WHS students honored for $5,500 contribution to Toys for Tots
In 2019, 160 kids registered to receive toys through the program, and since then, the numbers have gone up every year.
WORTHINGTON — Just as local needs have increased, Worthington High School students have risen to meet those needs, raising $5,500 for the local U.S. Marine Corps Toys for Tots campaign this year.
That’s the most the students have brought in for the project since the effects of the COVID-19 pandemic forced them to put their efforts on hold for a time — and it’s also the largest donation made this year, with Walmart holding the previous record of $3,000, said Dan Harrington, local Toys for Tots campaign coordinator.
It’s a simple program, designed so that children who likely wouldn’t otherwise receive presents will find gifts with their name on them under the tree on Christmas morning. Parents register for the program, which does have certain income requirements, and then pick up their children’s presents on a designated day.
WHS students were honored with a plaque thanking them for their efforts on Wednesday, Harrington shaking hands with members of the WHS Student Council that organized the fundraiser. He also invited them to participate in the distribution event, set for Dec. 13-15 at The Max in Worthington.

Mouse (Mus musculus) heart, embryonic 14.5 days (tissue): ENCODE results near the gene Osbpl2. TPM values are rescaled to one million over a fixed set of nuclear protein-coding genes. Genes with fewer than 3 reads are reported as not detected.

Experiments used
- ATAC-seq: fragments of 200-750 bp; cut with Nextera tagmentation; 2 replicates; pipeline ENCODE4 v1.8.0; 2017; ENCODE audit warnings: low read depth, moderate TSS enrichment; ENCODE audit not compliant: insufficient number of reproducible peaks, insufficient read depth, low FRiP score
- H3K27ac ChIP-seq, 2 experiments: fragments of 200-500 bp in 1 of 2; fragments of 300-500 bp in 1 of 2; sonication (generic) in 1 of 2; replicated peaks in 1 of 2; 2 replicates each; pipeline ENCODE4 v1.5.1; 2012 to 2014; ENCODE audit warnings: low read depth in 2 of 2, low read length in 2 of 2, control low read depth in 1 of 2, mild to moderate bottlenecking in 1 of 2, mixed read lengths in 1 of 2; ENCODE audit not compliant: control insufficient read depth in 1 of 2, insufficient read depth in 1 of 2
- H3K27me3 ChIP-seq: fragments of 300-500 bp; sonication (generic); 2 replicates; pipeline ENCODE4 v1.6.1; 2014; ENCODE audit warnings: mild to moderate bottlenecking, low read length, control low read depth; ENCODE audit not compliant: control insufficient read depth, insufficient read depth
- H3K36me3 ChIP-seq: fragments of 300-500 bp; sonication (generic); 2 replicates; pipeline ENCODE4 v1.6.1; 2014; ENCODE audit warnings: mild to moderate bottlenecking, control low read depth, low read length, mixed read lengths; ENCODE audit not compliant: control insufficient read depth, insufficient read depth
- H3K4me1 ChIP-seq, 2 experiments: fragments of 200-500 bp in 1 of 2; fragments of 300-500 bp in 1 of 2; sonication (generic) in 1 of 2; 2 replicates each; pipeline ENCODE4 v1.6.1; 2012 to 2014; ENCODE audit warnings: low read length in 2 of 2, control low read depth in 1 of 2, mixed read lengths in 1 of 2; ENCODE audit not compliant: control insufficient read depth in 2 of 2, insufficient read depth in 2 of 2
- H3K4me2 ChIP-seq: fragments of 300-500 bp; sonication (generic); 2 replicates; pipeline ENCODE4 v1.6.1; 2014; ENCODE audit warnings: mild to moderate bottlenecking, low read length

In 2019, 160 kids registered to receive toys through the program, and since then, the numbers have gone up every year, now reaching 1,200 children with nearly 5,000 Christmas gifts.
Given that each child receives three to four toys costing around $20 each, the WHS students provided presents for nearly 300 children, mainly through a multiple-week fundraising effort led by the WHS Student Council.
Student volunteers sell smoothies, juices and snacks to raise money, said WHS Student Council member Lilly Mahlberg.
During passing time, students purchase the items, including larger food items like waffles — and due to snow days, the fundraiser stretched out a little longer this year.
Teachers help, too, selling stickers, buttons and even passes that allow students to get out of detention — though the number of passes kids can buy is limited.
WHS has been doing the fundraiser since the late 1990s, said Heather Knigge, WHS art teacher and Student Council adviser.